It pains me to say it, as it makes me feel old, but I will have been working in charity branding for twenty years next year, working with some amazing brands and causes from Shelter and Parkinson’s UK to Scope, RNID and Mind.
But over recent years there have been winds of change afoot and now seems like a good time to think about how charity branding has been changing. Especially as I’m stepping down from the Brand Breakfasts that I co-founded, to pass the baton onto the next generation of brand leaders. Although I’ll be proud to support CharityComms in other ways and am sure to pop up in a break out room from time to time to keep my finger on the pulse.
The rise of Purpose
Charities have traditionally used vision, mission, and values in their brand strategies, but future brand leaders are now taught purpose, proposition, and personality. One word stands out above all others though: Purpose.
The era of brand purpose has been accelerating since 2010. It sees brands put their social purpose (why they exist and the value they create for society) at the heart of their corporate and marketing communications strategy.
Clearly it’s a trend that is here to stay. In 2020 KPMG reported 54% of CEOs saw the primary objective of their organization shift from profit to their purpose in society. 76% said they had a personal responsibility to be a leader on societal issues, and 79% were re-evaluating their purpose as a result of Covid-19. Hardly surprising given the business case for purpose is strong as it has been proven to boost growth and staff and customer satisfaction.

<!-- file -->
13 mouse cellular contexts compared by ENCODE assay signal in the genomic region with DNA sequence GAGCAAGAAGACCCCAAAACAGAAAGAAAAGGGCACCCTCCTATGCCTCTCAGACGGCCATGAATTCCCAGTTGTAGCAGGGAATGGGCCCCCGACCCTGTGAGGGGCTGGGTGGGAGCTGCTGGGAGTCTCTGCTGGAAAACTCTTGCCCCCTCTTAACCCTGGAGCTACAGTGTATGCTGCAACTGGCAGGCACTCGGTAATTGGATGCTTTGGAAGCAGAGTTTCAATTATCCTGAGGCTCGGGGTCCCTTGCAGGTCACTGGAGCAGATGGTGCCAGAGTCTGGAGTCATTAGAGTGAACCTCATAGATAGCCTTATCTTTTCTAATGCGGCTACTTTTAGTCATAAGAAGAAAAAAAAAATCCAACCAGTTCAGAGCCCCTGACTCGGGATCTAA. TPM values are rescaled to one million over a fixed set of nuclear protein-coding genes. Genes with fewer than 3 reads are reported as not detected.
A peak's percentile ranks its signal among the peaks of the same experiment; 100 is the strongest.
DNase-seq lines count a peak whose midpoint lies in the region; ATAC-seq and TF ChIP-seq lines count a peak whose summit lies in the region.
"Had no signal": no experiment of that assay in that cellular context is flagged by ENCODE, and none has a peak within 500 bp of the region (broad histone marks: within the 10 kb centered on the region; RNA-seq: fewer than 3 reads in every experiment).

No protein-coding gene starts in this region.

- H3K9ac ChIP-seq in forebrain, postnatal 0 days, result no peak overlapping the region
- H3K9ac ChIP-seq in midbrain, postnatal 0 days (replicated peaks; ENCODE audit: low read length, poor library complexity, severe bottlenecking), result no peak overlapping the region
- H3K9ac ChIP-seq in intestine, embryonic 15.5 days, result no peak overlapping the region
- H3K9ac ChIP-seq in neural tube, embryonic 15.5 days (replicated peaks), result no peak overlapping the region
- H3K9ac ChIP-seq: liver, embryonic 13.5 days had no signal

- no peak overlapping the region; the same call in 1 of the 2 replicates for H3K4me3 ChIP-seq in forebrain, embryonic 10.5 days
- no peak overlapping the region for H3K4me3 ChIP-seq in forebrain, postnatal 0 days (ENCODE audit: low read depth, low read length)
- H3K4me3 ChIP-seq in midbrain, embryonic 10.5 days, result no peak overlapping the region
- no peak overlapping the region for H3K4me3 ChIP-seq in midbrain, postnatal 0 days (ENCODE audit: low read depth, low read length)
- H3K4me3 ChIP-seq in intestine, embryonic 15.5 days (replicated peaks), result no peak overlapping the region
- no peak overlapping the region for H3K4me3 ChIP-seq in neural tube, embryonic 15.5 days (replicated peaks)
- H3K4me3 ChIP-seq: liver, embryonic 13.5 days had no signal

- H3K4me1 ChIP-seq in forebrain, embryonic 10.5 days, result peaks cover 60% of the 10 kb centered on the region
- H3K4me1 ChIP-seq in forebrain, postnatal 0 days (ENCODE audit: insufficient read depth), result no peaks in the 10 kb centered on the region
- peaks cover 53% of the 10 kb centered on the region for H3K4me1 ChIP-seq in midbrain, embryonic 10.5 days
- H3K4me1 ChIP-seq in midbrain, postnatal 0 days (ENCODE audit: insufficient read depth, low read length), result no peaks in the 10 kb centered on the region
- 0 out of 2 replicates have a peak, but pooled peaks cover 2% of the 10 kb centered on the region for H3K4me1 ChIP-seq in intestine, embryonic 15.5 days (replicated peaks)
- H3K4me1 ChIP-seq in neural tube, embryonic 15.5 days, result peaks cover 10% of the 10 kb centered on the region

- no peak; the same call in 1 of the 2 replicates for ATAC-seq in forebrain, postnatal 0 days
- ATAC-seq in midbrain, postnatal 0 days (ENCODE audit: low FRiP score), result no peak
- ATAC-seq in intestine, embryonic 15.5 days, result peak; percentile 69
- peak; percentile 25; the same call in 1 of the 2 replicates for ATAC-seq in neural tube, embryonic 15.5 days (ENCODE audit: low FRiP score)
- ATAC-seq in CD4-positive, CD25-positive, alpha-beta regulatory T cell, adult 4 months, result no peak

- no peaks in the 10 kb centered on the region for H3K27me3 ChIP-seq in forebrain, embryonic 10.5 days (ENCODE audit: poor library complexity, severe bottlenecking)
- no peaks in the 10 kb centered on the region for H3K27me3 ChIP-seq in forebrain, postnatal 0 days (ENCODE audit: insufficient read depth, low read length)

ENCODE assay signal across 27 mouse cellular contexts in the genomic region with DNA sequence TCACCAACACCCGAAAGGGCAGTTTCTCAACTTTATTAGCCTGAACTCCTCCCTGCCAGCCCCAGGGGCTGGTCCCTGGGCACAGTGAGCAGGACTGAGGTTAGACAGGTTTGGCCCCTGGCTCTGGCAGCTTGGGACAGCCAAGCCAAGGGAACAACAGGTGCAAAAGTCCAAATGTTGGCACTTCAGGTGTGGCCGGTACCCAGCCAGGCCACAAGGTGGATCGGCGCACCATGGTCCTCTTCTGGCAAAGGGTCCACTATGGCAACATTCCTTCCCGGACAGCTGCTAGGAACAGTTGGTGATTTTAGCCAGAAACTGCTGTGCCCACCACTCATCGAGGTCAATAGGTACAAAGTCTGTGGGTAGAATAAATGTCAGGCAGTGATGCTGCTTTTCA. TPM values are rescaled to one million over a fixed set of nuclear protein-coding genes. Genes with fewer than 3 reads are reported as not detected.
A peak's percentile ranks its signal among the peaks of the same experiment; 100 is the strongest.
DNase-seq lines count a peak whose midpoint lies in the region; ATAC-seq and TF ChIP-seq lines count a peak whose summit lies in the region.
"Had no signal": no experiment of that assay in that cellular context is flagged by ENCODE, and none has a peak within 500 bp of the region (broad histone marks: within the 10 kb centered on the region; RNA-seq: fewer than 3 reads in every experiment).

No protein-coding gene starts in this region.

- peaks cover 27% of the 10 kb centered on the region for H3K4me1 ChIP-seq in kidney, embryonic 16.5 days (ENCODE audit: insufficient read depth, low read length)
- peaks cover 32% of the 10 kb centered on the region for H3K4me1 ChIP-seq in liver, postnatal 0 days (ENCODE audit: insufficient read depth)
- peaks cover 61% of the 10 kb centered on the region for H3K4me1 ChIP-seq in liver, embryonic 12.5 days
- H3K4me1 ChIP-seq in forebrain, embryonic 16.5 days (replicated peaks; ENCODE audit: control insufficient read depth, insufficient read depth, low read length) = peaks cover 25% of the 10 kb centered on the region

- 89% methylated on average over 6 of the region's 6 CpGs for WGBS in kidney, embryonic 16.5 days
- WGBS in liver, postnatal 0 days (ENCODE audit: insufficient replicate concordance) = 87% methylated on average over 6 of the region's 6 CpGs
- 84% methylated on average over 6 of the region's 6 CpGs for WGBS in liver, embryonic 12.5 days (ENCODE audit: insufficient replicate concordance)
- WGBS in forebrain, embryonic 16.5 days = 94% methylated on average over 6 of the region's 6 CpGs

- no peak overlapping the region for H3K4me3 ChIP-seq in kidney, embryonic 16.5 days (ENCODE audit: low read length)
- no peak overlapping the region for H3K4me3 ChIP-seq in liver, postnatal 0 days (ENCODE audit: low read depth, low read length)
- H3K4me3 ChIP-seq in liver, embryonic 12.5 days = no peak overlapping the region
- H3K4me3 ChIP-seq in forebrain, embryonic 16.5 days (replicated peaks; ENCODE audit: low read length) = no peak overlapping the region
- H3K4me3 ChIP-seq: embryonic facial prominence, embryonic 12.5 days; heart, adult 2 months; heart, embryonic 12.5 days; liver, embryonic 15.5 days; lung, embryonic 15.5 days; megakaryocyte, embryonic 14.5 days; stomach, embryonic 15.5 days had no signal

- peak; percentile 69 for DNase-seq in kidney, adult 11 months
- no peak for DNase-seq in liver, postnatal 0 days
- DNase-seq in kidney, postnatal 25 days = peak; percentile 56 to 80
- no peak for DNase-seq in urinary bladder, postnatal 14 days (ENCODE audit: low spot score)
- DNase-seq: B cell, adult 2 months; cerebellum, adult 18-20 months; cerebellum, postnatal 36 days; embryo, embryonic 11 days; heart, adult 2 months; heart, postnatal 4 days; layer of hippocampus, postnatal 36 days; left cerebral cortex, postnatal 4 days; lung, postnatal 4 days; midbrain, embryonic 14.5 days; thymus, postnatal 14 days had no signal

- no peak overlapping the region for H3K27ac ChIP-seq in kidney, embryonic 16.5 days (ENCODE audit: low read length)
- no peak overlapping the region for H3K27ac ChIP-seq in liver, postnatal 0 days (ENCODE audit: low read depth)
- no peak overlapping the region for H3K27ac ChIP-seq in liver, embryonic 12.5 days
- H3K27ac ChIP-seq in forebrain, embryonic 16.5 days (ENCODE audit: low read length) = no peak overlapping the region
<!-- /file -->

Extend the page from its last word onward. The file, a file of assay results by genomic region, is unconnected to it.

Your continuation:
The trend for purpose has undoubtedly been led by responsible businesses, but an increasing number of charities are also adopting purpose from Macmillan Cancer Support to RNID and Mind.
We have certainly seen a shift in the personality of charity brands over the last decade, led by changing audience expectations and a rise in the use of behavioural economics.
Strong brands have clear personalities. It helps us to understand who they are and their role in the world.
Brand strategists, often use archetypes to help craft unique brand personalities.
There are around 80 common archetypes (common narratives and characters that transcend time and cultures) which can be split into 12 families. The attributes of some of them are built into the DNA of charity brands, such as Caregiver and Expert as charities are caring by their very nature and are expected to be an expert in their cause.
What is interesting is how there has been a shift in the use of these archetypes, for example from Caregivers to Warriors and Revolutionaries. Whilst charities once harnessed the negative emotions of sadness and fear to provoke a direct response, many have started to experiment with anger, leading to a fighting mentality sweeping through the sector.
For me ‘fighting’ is reminiscent of 1970s rights-based movements, so whilst fitting for campaigning organisations like Shelter and Mind, I don’t use without good reason.
We have also seen the rise of ‘empowerment’ as a common charity brand attribute. But be careful, I recently found audiences rejected it in one brand project for not being everyday language, and it can suggest power indifferences.
Values guide us
It is not uncommon to find a long list of attributes when commencing a brand project. However, it is always best to craft one set that can guide both the brand on the inside and outside, for culture and behaviour and brand expression (visual identity and tone of voice). Less is more.
As charities have needed to modernise, their values have evolved. To alleviate a silo mentality United, Focussed and Together are commonplace, or the recent trend for Collaborative is in the same vein.